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Each week the Eyres post one tried and proven “Parenting Principle” (or sometimes a Marriage Principle) here on this page, and also on social media (Instagram @richardlindaeyre, Facebook @lindarichardeyre, and Twitter @richardeyre). Please follow, and invite your friends to do the same. Each week the brief, quotable parenting principle will appear with several links to articles, podcasts, videos, or radio and television appearances that give more ideas, instruction and inspiration on that principle.

April 29, 2019

The 8 Myths of Marriage

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Our new book on Marriage will be published in July, but we wanted to give you a brief preview.

Despite having written more than two dozen family and parenting books, we didn’t want to tackle the subject of marriage until we had a lot of it under our belts, we waited 50 years, and The 8 Myths of Marriage will be released on our 50th Anniversary this July.

We decided to approach the subject from the standpoint of some of the “common wisdom” about relationships and marriages that is actually not wisdom at all—in fact it is myths. Getting past these myths enough that we can find the corresponding truth is no small task.

But it always starts with exposing the myth. Here are the first of the myths that the book discusses, and more to come next week:

1. The Clone Myth

A good measure of the quality of your relationship or marriage is how alike you are, and how infrequently you disagree or argue.

Truth: The best and most exciting marriages are between two strong individuals who relish rather than resent their differences; who each have their own unique opinions and can disagree and debate and learn from each other. “How you resolve” is a better measure than “how often you need to.”

If this myth interests you, or if you think it may be affecting your marriage, take a look or a listen to the advice contained on this subject in the following:

Video Article Podcast

April 22, 2019

“Don’t Just Do Something, Sit There”

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Sometimes what we need most as parents is just the opposite of the old advice your mother used to shout at you, “Don’t just sit there, do something!”

In our busy, frantic, crazy world within our families, we need to turn the old cliche around and tell ourselves “don’t just do something, sit there!” We need a moment to sit and think, to remind ourselves of what is important, to remember what matters most. We need to just sit there for a minute (even if we have to lock ourselves in the bathroom to do so) and collect ourselves.

We need to learn to separate the important from the urgent. We need to remember that calmness is contagious and can spread to our kids if we can find it within ourselves.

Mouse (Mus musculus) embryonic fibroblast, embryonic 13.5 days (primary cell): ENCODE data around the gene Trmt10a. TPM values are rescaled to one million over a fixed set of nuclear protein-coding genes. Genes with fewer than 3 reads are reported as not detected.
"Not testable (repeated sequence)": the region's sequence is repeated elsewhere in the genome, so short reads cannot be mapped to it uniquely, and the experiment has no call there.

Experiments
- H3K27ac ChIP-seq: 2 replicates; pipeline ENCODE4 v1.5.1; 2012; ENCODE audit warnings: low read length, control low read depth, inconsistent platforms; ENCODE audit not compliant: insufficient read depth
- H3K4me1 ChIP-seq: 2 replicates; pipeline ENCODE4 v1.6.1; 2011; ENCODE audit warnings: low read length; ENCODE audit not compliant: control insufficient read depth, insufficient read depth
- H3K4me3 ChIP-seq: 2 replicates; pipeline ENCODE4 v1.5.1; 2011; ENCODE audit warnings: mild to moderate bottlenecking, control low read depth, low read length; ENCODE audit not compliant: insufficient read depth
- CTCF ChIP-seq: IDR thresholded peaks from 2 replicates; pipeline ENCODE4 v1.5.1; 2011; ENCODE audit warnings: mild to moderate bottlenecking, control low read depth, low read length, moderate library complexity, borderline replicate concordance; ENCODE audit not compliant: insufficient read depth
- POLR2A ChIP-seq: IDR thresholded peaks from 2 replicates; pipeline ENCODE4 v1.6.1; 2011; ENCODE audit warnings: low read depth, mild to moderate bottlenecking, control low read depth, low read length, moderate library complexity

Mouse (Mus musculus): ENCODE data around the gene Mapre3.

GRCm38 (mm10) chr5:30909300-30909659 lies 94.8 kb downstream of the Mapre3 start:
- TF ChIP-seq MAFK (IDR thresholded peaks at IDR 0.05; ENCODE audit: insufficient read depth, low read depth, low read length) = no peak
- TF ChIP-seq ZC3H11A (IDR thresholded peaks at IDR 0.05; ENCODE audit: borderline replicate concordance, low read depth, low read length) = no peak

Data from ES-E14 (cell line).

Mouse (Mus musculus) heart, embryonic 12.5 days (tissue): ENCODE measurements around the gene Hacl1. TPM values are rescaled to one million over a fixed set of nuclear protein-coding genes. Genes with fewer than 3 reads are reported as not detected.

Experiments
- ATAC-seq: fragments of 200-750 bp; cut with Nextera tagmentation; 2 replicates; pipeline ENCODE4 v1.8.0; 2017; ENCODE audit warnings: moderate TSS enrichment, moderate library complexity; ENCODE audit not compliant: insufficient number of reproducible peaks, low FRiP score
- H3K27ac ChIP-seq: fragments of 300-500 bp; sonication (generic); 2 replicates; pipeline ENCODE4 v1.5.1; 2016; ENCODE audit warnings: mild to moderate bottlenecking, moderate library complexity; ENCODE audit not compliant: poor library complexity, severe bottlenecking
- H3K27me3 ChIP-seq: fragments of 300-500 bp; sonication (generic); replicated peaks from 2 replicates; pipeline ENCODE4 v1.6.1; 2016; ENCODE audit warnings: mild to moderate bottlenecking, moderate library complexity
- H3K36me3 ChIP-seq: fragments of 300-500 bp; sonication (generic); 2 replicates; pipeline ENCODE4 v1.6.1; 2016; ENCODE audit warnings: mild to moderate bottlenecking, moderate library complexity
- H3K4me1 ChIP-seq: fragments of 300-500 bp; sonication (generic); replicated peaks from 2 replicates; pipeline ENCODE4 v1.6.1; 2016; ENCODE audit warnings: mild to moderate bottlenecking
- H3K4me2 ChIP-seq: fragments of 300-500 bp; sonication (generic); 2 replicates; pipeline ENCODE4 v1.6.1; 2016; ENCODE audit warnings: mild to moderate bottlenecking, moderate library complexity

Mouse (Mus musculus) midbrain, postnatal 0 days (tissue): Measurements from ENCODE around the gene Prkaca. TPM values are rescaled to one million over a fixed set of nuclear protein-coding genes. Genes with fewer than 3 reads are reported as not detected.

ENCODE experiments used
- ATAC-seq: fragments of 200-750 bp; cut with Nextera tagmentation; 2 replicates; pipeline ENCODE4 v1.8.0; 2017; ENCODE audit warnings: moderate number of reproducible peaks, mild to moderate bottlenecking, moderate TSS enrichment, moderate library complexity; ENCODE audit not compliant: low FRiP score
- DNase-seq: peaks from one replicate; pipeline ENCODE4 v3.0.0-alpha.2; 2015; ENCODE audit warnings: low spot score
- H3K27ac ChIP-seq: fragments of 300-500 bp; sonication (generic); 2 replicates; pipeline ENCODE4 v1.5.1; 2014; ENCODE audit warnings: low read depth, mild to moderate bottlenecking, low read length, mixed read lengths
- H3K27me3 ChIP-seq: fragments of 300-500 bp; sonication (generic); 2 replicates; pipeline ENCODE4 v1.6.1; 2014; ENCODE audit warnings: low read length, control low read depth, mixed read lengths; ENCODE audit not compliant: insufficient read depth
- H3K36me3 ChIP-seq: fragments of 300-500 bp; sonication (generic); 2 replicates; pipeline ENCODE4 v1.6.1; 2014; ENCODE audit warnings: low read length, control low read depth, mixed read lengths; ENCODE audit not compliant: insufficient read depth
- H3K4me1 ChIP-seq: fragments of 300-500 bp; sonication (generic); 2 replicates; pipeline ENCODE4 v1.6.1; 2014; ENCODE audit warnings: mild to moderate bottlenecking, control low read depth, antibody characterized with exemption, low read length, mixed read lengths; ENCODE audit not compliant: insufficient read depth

Please take a minute and listen to the podcast below, and see if you can find a way to put thinking above doing for a minute–and learn to stop just doing something–in favor of “sitting there.”

Good luck!

April 15, 2019

Side-Effects of Parenthood

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Hey, we don’t want to always make these parenting tips too serious and heavy! So for the next few weeks, they will have some humor to them, or at least some amusement as we think about the sometimes chaos-filled, up-and-down life phase that we call everyday parenting. Today, think about the pharmaceutical and drug ads you see and hear dozens of times each day and all the “side-effects” that they are legally required to warn us about:

Headaches, trouble sleeping, back pain, heartburn, anxiety, confusion and indigestion all come to mind….and additional side effects like “quick to overreact emotionally,” “voice changes,” “irritability,” and, best of all, “euphoria.”

Now instead of reading those as side-effects of drugs, read them as side-effects of parenting. They all apply, right? These things go with the territory of parenting–they are unavoidable, at least occasionally as we do our best to keep up with our kids.

The interesting part of the comparison is that we take the drugs we need in spite of the side-effects that may occur, because the net effect, and hopefully the cure, is better than the side-effects. We have kids and do our best to raise them despite the same side effects because the joy, the euphoria that comes to us as parents, even if it is just in little, occasional moments, outweighs all the side effects and create a net effect where the plusses totally supersede the minuses and we intentionally fill our lives with the messy chaos of kids, sometimes many kids who demand our attention, soak up our energy, and visit us with all kinds of unexpected “adventures” or consequences.

Side effects and all, “married with children” or even single with children is the best and most joyful way to live!

Let’s keep reminding ourselves of that, despite the ups and downs. For more on this:

Article Podcast Video

April 8, 2019